YOU ARE HERE: LAT HomeCollections


Murrietas Turn Out Tortillas and Tamales by the Ton

July 14, 1988|PATRICK MOTT | Patrick Mott is a regular contributor to Orange County Life

Thirty years ago, the late Urbano Murrieta set up shop at the corner of Grand Avenue and 3rd Street in Santa Ana--"a little food-to-go hole in the wall," says his son, Art--and started turning out tortillas. Today, a few million tortillas later, Urbano's widow Feliza and the couple's six children are still running the business.

Today, however, it has become a big business. It operates as El Metate Mexican Food Products, probably the best-known purveyor of fresh tortillas, tamales and tortilla chips in Orange County. Four months ago, the company moved to what is now El Metate Plaza, a 26,000-square-foot Mexican food deli, restaurant, bakery and factory that turns out south-of-the-border grub in stunning amounts.

In El Metate's new building, located just a block away from its last location on East 1st Street, Murrieta family members have become, in part, restaurateurs, serving up Mexican breakfasts of eggs and chorizo, and buffet lunches that include carnitas, burritos and other traditional dishes, plus such rarer dishes as cactus and fruit salad.

In the large, high-ceilinged room decorated with murals of Mexican scenes, customers can now sit down and eat at tables, something that there was no room for in the company's smaller locations. They can also take home Mexican spices and such deli items as Mexican cheese and chorizo, and can stock up on a selection of nearly 60 varieties of Mexican pastries displayed in cases at one end of the room.

But the heart of the business remains the humble tortilla, which El Metate makes in not-so-humble amounts. Art Murrieta estimated that on a typical day the company's 115 employees will grind out between 35,000 and 40,000 dozen corn and flour tortillas and between 5,000 and 6,000 pounds of tortilla chips.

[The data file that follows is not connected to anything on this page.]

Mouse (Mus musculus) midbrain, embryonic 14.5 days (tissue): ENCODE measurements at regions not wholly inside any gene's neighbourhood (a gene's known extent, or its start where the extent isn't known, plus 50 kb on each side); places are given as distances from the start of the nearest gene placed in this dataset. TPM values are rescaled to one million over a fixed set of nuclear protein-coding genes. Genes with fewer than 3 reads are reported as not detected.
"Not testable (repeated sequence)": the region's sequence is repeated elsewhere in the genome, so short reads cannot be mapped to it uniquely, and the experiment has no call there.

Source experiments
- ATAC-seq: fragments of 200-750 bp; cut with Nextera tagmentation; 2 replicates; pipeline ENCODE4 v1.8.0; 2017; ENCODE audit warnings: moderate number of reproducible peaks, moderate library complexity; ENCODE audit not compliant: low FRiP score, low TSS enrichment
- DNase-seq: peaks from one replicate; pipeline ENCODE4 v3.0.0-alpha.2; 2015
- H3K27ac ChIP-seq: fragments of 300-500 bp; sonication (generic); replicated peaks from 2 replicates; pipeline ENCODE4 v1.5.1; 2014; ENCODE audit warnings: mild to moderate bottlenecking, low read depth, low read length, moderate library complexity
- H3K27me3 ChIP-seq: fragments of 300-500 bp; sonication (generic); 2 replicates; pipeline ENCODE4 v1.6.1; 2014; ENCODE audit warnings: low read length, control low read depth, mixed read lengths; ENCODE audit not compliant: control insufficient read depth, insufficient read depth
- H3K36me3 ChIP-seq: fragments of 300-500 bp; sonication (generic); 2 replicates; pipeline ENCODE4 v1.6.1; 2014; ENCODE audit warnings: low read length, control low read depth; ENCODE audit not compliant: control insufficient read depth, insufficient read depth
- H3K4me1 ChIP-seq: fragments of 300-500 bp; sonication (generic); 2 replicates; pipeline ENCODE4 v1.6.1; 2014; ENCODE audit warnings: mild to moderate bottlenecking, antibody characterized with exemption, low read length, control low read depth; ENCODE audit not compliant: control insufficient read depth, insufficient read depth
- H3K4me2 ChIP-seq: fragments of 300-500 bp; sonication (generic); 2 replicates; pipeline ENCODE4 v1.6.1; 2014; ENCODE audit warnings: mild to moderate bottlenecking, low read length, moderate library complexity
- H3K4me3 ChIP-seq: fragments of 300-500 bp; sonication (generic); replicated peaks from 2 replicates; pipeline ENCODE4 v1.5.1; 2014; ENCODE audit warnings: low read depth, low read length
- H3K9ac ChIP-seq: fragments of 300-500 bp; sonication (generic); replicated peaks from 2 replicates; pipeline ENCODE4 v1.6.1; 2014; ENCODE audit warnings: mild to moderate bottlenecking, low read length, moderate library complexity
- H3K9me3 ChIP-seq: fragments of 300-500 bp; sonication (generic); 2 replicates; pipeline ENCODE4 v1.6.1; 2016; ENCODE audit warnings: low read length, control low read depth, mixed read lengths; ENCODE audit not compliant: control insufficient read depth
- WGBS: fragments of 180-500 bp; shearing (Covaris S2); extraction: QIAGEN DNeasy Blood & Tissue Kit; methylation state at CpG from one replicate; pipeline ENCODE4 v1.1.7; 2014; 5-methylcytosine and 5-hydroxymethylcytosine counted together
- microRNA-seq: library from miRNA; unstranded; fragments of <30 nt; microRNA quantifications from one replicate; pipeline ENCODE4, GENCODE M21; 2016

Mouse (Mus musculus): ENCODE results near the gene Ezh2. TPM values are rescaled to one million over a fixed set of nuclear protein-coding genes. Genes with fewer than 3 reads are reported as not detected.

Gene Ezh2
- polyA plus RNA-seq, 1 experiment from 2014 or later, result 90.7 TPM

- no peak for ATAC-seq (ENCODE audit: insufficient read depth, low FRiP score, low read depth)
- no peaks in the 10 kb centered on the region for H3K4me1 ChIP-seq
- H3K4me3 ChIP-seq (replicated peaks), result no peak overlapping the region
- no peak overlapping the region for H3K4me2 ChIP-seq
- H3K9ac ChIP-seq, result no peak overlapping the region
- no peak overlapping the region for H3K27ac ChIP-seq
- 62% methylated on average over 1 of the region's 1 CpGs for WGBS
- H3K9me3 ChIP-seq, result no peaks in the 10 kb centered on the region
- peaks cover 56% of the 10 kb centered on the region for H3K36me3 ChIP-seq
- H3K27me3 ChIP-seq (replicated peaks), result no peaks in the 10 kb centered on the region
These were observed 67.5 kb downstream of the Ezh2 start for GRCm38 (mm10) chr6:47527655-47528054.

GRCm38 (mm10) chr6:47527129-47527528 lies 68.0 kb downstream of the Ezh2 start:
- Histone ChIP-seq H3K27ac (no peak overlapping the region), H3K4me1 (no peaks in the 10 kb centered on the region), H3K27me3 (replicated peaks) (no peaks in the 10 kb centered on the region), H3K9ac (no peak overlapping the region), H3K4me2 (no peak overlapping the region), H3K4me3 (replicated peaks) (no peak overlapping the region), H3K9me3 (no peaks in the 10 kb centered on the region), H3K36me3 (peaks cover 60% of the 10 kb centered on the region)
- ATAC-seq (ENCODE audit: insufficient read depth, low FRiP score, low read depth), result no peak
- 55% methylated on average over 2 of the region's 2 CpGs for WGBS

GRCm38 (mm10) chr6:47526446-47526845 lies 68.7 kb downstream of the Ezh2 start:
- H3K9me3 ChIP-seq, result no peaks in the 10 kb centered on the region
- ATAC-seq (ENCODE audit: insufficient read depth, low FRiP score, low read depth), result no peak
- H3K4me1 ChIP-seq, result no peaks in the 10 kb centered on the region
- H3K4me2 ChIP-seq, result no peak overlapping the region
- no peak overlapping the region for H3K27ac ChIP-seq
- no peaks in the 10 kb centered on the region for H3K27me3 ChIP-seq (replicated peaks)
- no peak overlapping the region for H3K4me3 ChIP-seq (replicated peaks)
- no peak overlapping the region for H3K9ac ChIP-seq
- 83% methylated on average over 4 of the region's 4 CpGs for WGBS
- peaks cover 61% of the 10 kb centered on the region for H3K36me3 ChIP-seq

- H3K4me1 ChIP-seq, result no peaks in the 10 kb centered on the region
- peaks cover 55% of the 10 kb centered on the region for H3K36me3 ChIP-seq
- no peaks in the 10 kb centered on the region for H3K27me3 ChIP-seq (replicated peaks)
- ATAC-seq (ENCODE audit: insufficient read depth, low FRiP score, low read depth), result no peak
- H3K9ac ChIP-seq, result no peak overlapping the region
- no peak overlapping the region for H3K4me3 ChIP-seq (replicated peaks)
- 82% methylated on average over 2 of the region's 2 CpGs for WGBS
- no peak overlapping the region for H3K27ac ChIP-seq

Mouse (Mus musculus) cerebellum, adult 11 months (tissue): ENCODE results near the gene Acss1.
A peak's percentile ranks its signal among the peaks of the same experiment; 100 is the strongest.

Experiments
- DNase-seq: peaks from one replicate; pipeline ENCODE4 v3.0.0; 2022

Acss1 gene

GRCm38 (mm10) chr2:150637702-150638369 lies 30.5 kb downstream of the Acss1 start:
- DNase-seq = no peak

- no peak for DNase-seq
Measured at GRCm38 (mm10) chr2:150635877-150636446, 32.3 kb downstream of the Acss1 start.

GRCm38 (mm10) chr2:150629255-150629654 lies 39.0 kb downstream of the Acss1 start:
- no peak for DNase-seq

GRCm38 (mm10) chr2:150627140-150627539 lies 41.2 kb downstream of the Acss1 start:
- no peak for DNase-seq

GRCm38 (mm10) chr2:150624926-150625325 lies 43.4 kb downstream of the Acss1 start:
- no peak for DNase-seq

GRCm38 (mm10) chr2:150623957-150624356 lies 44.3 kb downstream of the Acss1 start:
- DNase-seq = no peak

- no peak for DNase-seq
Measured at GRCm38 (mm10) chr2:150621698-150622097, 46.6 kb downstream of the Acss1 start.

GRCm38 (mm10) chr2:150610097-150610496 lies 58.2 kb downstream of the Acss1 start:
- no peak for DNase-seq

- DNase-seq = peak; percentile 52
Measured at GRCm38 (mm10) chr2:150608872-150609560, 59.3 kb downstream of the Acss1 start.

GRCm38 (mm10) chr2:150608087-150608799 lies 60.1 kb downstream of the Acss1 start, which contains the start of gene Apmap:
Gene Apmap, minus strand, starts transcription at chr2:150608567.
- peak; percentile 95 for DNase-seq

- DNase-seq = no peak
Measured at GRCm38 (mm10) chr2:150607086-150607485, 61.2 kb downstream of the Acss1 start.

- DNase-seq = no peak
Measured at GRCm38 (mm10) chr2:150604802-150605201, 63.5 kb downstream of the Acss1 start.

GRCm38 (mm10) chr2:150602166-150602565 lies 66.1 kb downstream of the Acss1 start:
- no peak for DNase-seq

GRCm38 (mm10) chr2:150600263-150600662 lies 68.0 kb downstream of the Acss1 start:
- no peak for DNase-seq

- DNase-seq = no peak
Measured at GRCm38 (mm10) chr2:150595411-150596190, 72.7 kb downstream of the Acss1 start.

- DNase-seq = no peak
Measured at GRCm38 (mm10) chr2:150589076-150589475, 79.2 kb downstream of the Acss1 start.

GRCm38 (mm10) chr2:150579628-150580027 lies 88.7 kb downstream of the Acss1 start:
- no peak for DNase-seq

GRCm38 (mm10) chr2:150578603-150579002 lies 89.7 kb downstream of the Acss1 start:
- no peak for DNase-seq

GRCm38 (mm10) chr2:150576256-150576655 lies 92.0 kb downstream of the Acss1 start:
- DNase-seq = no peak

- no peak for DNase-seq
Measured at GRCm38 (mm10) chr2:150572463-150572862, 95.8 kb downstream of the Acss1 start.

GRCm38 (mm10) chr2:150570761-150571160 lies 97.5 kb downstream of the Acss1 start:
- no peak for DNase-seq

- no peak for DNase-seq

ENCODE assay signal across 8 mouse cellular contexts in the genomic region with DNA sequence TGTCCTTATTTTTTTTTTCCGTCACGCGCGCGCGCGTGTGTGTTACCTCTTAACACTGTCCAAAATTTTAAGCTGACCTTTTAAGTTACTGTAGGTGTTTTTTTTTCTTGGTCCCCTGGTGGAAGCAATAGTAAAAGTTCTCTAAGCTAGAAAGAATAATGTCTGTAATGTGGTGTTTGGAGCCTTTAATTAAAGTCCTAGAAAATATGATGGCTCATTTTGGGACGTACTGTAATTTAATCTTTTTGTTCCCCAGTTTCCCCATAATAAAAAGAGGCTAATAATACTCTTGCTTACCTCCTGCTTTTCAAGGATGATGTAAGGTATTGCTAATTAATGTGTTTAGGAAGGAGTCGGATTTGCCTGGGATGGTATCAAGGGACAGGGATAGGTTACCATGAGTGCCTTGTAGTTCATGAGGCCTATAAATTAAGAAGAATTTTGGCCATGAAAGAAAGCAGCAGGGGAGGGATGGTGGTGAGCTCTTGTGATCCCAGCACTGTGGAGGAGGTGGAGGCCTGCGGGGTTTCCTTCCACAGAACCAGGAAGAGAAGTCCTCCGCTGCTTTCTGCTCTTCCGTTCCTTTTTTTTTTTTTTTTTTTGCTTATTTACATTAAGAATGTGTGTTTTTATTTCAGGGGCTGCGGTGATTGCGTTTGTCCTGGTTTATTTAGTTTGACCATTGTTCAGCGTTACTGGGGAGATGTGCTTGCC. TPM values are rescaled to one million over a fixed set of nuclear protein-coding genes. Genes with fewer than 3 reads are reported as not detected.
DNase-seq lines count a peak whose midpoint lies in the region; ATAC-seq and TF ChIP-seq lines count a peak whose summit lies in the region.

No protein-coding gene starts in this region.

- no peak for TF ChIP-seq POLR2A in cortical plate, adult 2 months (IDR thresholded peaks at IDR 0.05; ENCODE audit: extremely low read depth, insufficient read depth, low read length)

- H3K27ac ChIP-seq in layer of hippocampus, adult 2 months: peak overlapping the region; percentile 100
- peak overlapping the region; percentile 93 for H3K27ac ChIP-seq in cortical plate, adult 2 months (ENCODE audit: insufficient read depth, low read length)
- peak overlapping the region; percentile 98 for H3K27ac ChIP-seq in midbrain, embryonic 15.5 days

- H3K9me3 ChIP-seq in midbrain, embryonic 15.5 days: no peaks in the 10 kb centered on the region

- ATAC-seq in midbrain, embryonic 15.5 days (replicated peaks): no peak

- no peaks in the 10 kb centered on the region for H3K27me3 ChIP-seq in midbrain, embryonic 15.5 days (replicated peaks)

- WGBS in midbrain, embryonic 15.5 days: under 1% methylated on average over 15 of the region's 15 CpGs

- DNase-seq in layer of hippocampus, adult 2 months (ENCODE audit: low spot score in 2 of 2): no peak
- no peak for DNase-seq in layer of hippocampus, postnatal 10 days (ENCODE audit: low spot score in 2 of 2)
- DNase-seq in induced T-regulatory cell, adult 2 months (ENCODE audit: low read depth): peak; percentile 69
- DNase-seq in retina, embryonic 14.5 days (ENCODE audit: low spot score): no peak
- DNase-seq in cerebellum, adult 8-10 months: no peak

The cooking, grinding, frying and packaging all are done in a large back room, where the corn is cooked in four imposing 4,000-pound vats--at a rate of 20,000 pounds a day--before being ground to a mushy consistency, rolled out in strips and cut into shapes. Much of El Metate's tortilla and chip stock is sold to local restaurants, such as El Torito, and to food companies, which package the tortilla and chips under their own label, Murrieta said.

However, he said, it is the walk-in customers who often make the happy discovery that the three dozen tortillas they have just bought are still warm inside the plastic package. And, he added, that walk-in trade, which has included many faithful who come from throughout the county, has doubled since the new facility opened.

Also, if they come on weekends, they have the option of buying tortillas made by hand on a round baking table behind the front counter, placed conspicuously to give the customers a view of the two women who do the cooking. On the glass above the counter are taped snapshots of Barbara Bush, wife of Vice President George Bush, who tried her hand at tortilla-making at El Metate during a recent campaign swing through Orange County.

"The handmade ones come out a lot nicer and softer," said Murrieta, but the women can only make about eight or 10 dozen an hour. In the back, with the machines, we can make, easily, 1,500 dozen."

The new El Metate (the name refers to a primitive flat stone that Mexican peasant women originally used to grind corn by hand) may be a high-volume operation, but Murrieta pointed out that when it comes to making tortillas, some things never change. High on the east wall of the front room are hung grinding wheels, each weighing 75 pounds and made from volcanic rock quarried in Mexico's Oaxaca province. It is wheels just like those, he said, that are still used to grind the corn, even though today they are encased in machines that can turn them at 800 r.p.m.

"People have tried and tried to find some other material for those wheels," he said, "but they haven't been able to improve on them in all these eons. They're still the best thing going."


Where: 838 E. 1st St., Santa Ana.

Hours: Open daily from 7 a.m.-10 p.m.

Food items: Mexican breakfast, buffet lunch, takeout items only after lunch hours. Beverages, Mexican deli and pastry items, spices, tortillas, tortilla chips.

Tours: Free of charge after prior arrangement.

Los Angeles Times Articles